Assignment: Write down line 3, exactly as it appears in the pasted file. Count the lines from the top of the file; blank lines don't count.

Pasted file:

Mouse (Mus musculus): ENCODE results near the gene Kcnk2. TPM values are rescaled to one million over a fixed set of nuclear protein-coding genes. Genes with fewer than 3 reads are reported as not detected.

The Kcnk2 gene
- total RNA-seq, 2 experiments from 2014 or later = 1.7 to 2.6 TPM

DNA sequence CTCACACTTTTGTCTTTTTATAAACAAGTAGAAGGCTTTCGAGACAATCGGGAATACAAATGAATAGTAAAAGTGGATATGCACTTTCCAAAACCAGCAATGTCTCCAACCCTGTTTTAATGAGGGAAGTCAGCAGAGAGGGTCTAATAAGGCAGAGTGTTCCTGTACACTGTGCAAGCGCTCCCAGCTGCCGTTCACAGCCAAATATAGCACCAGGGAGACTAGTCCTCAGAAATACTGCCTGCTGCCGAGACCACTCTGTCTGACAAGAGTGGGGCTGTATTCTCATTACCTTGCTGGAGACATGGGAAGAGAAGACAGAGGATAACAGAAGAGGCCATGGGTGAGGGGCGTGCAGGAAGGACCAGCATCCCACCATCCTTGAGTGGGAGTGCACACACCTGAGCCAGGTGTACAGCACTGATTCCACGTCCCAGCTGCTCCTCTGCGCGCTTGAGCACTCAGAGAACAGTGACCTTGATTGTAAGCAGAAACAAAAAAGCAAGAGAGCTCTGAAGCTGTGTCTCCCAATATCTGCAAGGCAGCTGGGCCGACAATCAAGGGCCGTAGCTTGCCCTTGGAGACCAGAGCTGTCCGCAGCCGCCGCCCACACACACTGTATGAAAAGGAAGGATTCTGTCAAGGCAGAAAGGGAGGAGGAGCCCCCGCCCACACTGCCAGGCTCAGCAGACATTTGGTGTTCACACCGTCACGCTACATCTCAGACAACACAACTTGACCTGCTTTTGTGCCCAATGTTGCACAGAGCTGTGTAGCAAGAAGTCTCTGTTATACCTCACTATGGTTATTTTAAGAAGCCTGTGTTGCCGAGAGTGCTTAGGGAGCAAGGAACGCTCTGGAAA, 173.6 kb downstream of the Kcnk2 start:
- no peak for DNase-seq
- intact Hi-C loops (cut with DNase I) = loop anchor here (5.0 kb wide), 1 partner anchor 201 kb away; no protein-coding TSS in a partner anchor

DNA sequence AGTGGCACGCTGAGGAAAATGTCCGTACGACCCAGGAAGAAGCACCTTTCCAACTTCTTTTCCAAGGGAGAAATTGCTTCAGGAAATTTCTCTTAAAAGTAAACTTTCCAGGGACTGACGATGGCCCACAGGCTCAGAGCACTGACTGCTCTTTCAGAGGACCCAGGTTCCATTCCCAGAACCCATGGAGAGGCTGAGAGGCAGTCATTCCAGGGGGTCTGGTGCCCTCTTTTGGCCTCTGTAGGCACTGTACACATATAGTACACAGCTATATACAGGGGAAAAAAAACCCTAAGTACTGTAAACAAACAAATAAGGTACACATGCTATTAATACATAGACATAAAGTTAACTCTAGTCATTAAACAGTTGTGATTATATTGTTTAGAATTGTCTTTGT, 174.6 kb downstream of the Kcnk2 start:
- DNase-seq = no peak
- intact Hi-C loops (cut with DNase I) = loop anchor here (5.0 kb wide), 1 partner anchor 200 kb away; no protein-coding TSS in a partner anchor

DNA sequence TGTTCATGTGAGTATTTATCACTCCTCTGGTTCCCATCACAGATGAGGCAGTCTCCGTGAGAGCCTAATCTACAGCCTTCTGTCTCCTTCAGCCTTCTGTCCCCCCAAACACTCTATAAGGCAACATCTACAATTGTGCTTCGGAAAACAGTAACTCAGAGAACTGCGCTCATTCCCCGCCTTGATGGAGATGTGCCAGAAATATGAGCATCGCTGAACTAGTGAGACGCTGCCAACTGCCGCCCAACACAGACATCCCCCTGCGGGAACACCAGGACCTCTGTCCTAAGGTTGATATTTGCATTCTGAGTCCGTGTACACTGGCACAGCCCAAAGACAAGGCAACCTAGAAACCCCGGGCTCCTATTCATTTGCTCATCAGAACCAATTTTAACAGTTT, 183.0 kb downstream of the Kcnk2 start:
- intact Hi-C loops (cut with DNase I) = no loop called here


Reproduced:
- total RNA-seq, 2 experiments from 2014 or later = 1.7 to 2.6 TPM